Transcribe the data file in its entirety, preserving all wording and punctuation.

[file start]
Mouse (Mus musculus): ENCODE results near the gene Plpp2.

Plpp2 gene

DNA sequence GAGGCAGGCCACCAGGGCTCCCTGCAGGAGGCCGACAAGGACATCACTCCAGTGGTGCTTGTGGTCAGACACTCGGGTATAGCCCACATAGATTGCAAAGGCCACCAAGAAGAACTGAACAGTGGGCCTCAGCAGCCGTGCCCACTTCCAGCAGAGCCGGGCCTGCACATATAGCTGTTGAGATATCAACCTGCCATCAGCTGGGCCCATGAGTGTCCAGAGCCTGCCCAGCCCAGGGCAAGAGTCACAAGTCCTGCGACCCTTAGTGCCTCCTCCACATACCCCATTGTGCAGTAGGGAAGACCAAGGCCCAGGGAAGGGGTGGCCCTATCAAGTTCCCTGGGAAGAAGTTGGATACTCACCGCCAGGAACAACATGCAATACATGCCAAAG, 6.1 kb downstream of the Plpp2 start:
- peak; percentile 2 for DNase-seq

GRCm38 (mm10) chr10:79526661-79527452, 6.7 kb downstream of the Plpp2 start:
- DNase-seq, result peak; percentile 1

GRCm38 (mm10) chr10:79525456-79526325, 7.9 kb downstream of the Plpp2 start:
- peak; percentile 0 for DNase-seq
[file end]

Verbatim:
Mouse (Mus musculus): ENCODE results near the gene Plpp2.

Plpp2 gene

DNA sequence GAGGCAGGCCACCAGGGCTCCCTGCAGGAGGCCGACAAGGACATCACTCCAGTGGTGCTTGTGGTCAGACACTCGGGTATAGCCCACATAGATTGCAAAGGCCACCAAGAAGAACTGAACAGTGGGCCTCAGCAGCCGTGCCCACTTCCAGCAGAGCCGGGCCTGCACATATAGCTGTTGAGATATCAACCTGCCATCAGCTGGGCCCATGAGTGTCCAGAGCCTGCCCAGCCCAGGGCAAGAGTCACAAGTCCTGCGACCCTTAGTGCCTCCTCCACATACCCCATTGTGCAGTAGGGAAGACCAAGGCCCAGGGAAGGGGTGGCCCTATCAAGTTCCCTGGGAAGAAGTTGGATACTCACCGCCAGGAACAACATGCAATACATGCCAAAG, 6.1 kb downstream of the Plpp2 start:
- peak; percentile 2 for DNase-seq

GRCm38 (mm10) chr10:79526661-79527452, 6.7 kb downstream of the Plpp2 start:
- DNase-seq, result peak; percentile 1

GRCm38 (mm10) chr10:79525456-79526325, 7.9 kb downstream of the Plpp2 start:
- peak; percentile 0 for DNase-seq